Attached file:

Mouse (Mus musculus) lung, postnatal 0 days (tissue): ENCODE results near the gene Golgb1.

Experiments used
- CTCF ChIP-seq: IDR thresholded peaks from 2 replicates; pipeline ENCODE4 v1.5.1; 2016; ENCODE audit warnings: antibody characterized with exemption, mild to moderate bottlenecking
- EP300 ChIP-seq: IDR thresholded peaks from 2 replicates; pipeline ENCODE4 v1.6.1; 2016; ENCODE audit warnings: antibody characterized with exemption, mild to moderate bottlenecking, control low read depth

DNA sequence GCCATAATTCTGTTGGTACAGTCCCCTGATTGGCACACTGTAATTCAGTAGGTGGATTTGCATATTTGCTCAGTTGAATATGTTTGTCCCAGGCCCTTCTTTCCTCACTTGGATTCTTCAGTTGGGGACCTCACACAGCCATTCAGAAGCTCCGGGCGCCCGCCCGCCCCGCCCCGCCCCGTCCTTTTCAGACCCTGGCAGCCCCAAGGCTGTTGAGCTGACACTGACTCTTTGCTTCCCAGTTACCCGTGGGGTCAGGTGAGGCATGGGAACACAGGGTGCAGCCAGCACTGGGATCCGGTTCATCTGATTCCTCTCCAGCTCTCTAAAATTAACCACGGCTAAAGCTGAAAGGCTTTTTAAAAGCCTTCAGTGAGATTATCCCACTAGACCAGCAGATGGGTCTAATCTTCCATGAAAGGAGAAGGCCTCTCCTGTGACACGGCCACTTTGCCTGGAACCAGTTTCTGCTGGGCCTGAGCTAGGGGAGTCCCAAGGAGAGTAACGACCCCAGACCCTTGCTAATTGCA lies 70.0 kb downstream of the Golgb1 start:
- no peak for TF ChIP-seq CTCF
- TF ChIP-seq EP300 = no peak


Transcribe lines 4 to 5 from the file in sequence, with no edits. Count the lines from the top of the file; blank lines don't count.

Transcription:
- EP300 ChIP-seq: IDR thresholded peaks from 2 replicates; pipeline ENCODE4 v1.6.1; 2016; ENCODE audit warnings: antibody characterized with exemption, mild to moderate bottlenecking, control low read depth

DNA sequence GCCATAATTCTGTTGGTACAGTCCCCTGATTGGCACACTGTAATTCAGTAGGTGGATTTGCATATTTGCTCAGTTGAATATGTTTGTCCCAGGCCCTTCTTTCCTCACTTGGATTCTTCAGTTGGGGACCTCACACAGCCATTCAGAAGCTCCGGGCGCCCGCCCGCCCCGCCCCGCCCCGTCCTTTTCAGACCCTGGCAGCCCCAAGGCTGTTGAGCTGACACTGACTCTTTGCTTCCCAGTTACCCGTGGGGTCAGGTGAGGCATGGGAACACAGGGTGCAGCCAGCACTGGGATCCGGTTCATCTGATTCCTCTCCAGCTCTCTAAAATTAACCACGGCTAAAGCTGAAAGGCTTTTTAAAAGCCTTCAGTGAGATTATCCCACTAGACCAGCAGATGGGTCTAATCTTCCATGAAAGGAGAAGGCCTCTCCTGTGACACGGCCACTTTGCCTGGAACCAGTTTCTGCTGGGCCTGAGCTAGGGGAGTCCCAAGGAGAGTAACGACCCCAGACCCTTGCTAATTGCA lies 70.0 kb downstream of the Golgb1 start: